The broad consensus that the way we performed business in the last 50 to 80 years destroyed too much of our ecologic and social environment, now leads to an increasing pressure on management. Stakeholders, especially customers in the western world, get more conscious of the ecological and social footprint a company and their products create. In addition financial analysts today reward economic growth potential over existing profit, which paved the way for „ “ companies like Apple, Alphabet, Amazon, and Facebook to enter the worlds market capitalization top ten list.

The new goal: sustainable virtue

The systemic synthesis of a management design that fully reflects the (new) business model needs to leverage multidimensional solution spaces, plus a sense of strong sustainability as the footing for future developments, leads to a new overarching goal of modern management: sustainable virtue.

For modern business, the virtue it gains in all three areas of strong sustainability is the new indicator of success. It combines profit orientation with the perception and preferences of the stakeholders and the related social, economic and environmental aspects.

Leveraging the people to increase sustainable virtue

In order to increase the sustainable virtue of an organization, there’s another, ingredient, that finally, apart from all discussions on Artificial Intelligence and digitization needs to be leveraged: people!

In a world where global connectedness and systemic interdependencies are significantly more obvious than ever before, the needs of the people, that are in whatever kind of relationship with an organization, has an explicit influence on the companies growth and profit. In return, the individual development, learning and inclusive prosperity of our societies are more and more dependent on the focus companies put on their sustainable virtue.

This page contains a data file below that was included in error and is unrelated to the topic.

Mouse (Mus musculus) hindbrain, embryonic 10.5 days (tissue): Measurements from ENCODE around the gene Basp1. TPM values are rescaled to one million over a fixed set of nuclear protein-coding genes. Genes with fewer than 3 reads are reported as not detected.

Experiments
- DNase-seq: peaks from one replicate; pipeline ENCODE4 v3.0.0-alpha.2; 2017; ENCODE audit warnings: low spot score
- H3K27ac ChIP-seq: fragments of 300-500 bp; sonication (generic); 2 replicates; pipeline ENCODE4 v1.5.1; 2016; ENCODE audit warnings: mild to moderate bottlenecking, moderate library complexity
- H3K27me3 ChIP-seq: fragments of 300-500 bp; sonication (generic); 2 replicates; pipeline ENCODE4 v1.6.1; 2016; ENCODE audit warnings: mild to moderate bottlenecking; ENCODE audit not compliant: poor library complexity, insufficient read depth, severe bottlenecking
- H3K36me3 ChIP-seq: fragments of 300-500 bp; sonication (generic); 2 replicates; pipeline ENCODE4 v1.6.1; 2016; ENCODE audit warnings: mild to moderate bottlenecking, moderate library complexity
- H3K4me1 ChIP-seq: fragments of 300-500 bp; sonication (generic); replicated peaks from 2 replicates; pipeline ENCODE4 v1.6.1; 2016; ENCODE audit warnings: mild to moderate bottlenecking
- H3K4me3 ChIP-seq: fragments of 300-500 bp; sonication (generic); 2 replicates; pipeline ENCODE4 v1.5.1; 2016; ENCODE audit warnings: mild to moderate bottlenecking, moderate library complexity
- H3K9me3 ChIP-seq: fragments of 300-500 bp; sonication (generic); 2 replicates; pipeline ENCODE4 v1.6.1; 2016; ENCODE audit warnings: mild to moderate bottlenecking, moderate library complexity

People-centric management design

Implementing a sense for sustainable virtue, often followed by a more people-centric management design, which explicitly creates space for individual developments and that’s open for multidimensional solutions, is the new necessary condition to establish long-term success. It allows to include more participation, trust, and self-organization into the core DNA of organizations and thus allows for substantial economic and social growth and environmental improvements.

If we want to achieve meaningful growth, we have to start to think and act in this more contextual and social dimension. We have to open up ourselves and our businesses for strong sustainability and align our business models and management design accordingly. This is the starting point for our journey from EGO to ECO and from ME to WE.

The result gives globalization a new and different meaning and relevance. It requires not only a redesign of rules and processes but an un-/re-framing of the mindsets of many executives and managers on a global scale.

From a systemic perspective, that’s what is required to save our planet and our species.